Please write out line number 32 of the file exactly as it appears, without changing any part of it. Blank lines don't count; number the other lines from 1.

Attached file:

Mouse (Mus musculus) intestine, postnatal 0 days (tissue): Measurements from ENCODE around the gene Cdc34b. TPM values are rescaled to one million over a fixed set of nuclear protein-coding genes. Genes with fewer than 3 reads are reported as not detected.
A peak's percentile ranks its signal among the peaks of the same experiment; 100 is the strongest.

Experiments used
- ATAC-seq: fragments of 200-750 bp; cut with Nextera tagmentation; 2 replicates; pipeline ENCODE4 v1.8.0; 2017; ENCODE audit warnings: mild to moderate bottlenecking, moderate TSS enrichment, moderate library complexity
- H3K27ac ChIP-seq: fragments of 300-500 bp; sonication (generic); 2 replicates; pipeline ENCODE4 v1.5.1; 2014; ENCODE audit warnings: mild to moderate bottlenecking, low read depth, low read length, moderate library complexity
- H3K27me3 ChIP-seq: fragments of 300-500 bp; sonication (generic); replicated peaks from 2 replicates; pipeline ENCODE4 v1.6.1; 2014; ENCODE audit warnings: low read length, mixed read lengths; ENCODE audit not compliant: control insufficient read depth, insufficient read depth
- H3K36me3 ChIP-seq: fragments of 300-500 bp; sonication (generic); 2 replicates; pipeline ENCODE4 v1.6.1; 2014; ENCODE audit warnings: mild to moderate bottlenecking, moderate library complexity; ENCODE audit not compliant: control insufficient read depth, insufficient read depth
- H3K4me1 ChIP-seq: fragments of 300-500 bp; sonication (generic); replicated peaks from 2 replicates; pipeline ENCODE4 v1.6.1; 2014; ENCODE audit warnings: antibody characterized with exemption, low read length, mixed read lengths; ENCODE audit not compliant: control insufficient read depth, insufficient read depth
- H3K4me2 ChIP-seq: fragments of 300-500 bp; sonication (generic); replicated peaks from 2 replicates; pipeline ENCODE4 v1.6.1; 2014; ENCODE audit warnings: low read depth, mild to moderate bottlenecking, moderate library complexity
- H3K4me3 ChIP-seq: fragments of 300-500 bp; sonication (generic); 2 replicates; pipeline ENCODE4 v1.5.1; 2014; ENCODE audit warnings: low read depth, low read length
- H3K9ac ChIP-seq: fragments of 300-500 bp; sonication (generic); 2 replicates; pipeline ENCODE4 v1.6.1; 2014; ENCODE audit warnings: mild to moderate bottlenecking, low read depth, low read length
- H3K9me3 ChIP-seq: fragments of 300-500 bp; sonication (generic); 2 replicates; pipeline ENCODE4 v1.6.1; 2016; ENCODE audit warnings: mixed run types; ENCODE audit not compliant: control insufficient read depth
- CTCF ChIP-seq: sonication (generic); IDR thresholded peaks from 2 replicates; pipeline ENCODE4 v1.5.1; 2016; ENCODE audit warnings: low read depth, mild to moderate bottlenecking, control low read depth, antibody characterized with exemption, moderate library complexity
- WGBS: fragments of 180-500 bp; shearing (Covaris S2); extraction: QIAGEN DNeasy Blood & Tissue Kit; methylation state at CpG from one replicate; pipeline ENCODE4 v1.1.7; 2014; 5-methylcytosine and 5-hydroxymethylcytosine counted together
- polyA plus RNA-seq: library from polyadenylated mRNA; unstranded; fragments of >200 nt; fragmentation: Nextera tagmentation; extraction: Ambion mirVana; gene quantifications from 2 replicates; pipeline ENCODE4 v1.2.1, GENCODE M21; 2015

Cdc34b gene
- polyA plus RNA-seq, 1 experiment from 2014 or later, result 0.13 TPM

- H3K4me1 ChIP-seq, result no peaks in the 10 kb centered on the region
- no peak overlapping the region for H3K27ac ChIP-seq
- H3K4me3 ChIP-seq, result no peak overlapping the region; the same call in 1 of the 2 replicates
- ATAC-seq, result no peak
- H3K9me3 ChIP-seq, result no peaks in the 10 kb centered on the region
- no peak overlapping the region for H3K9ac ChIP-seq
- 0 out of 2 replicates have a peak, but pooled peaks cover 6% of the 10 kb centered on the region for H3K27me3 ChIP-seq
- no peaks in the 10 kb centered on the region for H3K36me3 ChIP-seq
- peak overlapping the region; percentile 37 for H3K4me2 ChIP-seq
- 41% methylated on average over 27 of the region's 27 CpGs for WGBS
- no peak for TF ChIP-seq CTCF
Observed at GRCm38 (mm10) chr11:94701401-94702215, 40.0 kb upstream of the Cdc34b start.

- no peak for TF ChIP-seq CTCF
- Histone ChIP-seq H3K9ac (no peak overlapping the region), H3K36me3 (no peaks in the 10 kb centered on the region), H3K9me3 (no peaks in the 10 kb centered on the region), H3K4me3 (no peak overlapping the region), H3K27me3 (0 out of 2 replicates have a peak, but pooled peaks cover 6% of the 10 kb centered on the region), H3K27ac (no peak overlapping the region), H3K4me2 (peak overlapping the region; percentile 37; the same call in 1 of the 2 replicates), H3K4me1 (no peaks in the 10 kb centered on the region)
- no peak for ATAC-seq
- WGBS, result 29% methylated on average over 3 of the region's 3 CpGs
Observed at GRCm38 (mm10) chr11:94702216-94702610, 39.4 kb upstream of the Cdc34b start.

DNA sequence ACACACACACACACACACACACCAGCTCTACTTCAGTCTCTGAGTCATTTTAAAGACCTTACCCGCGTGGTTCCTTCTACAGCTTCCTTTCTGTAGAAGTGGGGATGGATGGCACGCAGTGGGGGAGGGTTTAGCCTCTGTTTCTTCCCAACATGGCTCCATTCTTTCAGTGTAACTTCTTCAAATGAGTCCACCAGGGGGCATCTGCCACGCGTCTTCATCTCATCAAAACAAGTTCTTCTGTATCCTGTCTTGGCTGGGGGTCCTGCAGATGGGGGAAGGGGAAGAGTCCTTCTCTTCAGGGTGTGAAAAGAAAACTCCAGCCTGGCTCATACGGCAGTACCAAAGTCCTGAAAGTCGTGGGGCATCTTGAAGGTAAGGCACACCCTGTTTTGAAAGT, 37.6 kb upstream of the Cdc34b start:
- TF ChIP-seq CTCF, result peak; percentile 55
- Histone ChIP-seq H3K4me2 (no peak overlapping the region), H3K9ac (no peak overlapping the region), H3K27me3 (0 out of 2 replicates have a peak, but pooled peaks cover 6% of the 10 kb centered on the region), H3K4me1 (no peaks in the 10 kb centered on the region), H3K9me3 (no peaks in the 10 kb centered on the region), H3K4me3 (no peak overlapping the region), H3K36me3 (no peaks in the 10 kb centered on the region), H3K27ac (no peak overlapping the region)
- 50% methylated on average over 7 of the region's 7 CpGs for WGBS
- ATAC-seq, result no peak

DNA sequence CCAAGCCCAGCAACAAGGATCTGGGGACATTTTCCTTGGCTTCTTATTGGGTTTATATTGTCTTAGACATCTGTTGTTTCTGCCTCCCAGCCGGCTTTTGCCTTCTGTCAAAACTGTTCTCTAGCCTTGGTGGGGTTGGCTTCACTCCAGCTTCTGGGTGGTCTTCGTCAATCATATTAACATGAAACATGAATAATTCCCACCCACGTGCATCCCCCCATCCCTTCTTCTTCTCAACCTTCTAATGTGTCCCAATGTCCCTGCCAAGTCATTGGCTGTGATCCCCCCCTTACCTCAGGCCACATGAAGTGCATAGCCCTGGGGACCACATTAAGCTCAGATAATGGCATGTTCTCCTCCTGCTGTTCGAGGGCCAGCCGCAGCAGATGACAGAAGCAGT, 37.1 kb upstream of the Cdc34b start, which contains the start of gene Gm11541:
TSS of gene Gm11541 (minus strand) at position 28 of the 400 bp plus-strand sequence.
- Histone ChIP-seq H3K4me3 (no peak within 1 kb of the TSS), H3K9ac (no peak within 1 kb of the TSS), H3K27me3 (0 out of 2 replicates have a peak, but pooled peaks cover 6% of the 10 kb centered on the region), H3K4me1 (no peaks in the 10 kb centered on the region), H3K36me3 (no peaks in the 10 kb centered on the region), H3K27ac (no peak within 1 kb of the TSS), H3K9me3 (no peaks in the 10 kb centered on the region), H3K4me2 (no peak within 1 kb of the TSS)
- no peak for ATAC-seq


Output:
- no peak for ATAC-seq